(Jim Steinfeldt / Michael Ochs Archives through Getty Photographs)

And Haines has performed the work to get there: She’s been clear and sober now for 11 years. “The Bling Ring was a massive part of why I ended up getting sober,” she admits. It’s why she doesn’t actually thoughts her title being related to it anymore. However she has one caveat: She desires the work she does within the habit and psychological well being areas to be acknowledged — not for herself, however so that individuals could have the crucial conversations that may assist others heal.

For greater than a decade, she’s tried to spend her life in service, each as a doula and serving to others going by way of restoration. She’s additionally shared a lot of her private life, from the intricacies of her marriage to parenting to reflecting on her teenage years on her podcast, “Recovering From Reality.”

Alongside the best way, her social media presence has grown; she’s develop into what can solely be described as a wellness-meets-sexuality influencer. The belief she’s constructed together with her on-line neighborhood, she says, comes from her personal “authenticity and vulnerability.” “I can’t tell you the amount of messages that I’ve received from people who now share with me their stories of child sexual abuse, rape, drug addiction, surviving narcissism or their complex traumas because of my choice to be as vulnerable as I am,” she displays.

However she’s additionally discovered herself annoyed over time, desirous to share these conversations on a bigger scale. Round 2014 she started writing a column for Vice and it appeared like she might need the chance. “I wanted to go across America, talk to junkies and hear their stories,” she remembers. However a TV episode she filmed for the media firm, by which she spoke with somebody who was prostituting himself for medication, by no means aired — and since then, Haines has tried numerous occasions to pitch what she believes is a needed present about restoration, to no avail.

“I’ve sat down in the offices of the head execs at CBS,” she says. “I had a show idea I pitched that was like ‘Anthony Bourdain: Parts Unknown,’ but about drugs, and I’ll host it.” She contrasts her proposed method with that of A&E’s long-running actuality collection “Intervention.” “‘Intervention’ is just watching junkies get loaded, and then their families yell at them, they feel like s—, and they feel forced to go into treatment, but they never achieved sobriety,” she explains. “It’s so much more complex and nuanced than that.”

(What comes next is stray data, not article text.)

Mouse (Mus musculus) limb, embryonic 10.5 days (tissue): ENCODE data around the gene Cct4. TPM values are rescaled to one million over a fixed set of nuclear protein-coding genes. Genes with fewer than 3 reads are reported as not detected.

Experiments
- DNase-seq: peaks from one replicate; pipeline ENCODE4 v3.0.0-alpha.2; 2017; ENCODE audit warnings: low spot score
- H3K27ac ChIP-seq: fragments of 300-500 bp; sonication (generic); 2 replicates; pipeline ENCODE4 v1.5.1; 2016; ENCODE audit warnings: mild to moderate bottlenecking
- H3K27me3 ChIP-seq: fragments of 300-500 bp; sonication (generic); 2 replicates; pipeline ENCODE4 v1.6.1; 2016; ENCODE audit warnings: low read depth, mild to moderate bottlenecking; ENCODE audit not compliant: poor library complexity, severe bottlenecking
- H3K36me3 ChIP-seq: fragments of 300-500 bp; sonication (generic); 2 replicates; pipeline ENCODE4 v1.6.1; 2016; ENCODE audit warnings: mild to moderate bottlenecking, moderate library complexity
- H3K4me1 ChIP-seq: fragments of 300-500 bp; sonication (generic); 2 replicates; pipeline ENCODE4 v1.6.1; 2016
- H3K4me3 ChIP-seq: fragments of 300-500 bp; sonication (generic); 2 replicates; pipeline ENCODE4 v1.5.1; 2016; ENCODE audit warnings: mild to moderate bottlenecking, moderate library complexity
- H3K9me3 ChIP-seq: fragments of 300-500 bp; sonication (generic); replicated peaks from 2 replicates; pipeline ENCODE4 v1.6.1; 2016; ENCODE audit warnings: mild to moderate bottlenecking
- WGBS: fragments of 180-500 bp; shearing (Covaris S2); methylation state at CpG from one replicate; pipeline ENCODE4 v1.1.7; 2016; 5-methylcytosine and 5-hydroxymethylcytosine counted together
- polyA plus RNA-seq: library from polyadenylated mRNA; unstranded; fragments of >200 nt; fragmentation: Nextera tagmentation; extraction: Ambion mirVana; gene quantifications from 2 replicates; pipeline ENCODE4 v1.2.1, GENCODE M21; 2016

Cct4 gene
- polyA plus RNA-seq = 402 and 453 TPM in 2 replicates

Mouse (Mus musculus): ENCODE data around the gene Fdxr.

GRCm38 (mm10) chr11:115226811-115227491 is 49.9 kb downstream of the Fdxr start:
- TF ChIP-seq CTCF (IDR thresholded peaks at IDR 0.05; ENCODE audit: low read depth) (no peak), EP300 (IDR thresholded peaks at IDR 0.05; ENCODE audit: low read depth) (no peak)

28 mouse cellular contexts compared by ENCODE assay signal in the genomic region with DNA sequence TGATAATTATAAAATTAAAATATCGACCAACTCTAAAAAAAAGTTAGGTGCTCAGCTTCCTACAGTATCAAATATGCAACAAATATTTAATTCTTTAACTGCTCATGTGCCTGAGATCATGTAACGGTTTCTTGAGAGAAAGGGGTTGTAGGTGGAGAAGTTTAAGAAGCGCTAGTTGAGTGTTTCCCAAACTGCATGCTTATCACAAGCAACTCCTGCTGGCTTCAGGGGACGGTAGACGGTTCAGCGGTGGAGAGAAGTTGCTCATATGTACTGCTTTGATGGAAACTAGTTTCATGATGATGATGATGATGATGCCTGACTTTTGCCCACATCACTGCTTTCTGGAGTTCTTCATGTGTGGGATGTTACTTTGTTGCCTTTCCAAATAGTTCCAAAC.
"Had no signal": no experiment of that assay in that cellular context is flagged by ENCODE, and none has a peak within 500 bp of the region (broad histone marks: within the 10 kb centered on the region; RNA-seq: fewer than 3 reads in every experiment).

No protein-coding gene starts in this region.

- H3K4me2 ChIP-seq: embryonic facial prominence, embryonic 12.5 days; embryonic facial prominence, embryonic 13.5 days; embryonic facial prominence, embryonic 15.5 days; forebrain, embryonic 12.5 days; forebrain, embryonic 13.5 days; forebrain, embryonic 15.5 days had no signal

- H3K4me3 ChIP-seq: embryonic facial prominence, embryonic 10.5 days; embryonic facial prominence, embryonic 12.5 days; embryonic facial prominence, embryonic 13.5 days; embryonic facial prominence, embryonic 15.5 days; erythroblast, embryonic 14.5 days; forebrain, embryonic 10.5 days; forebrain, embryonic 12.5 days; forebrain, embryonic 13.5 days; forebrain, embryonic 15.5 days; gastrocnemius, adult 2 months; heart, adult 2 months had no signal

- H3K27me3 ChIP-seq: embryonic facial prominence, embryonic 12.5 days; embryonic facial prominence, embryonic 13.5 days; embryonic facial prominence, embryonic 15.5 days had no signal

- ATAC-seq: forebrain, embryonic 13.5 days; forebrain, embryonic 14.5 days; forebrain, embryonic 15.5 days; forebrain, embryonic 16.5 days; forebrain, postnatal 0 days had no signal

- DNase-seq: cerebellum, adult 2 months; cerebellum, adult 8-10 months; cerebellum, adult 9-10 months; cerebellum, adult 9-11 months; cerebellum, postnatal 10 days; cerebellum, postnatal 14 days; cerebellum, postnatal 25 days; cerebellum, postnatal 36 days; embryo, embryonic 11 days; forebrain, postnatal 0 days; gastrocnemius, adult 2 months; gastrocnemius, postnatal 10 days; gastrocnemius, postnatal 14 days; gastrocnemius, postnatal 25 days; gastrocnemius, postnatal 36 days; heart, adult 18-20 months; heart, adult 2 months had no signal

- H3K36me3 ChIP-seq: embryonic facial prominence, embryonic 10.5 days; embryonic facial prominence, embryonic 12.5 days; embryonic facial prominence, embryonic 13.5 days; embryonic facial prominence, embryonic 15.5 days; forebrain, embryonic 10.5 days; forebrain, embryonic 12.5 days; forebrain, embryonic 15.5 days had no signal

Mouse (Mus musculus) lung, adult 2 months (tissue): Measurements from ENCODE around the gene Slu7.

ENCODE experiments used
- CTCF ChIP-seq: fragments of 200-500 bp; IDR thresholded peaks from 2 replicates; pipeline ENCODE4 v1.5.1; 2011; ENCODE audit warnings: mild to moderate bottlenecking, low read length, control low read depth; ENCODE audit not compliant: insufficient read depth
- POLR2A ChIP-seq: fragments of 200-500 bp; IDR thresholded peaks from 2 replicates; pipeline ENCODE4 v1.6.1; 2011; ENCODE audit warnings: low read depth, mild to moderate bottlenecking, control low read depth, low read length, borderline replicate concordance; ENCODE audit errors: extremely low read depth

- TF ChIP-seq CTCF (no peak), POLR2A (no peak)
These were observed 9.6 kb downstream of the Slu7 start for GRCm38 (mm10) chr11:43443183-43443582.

Within the meantime, she’s used her on-line presence to reintroduce herself to a broader public — together with elements of herself she had by no means beforehand shared so extensively. Final 12 months, Haines revealed that she and her husband, Evan Haines, had been opening up their marriage and that she was queer. “My sexual identity was something that needed to be honored at that point in my life and explored,” she asserts.

Throughout that journey of self-discovery, she posted pictures of her girlfriend(s) and companions, answered unsolicited questions in regards to the state of her marriage with grace, educated followers and trolls alike on non-monogamy and confirmed how seamlessly her companions slot in together with her household. When Haines revealed she and her husband had separated by December 2021, she endured feedback about how their determination to open up their marriage had contributed to the top of the connection. (Haines is protecting the explanation for his or her cut up between them.) “It’s hard being a single mom,” her voice cracks. “It’s hard rebuilding your life.”

Nonetheless, Haines is reveling in how grateful she is. She has a boyfriend who’s a supportive companion, and he or she’s considering a brand new job alternative, working for a pal’s restoration heart in Portland. And he or she has all the pieces she’s ever wished: a home with a little bit piece of land and a backyard within the yard the place she performs music all day. Perhaps at some point, she says, she’ll have a much bigger yard with some goats and chickens, however for now, she’s at peace. “My life is so good, I don’t f— care what happens next,” she smiles. “When you get a second chance like this, the rest is just icing on the cake.”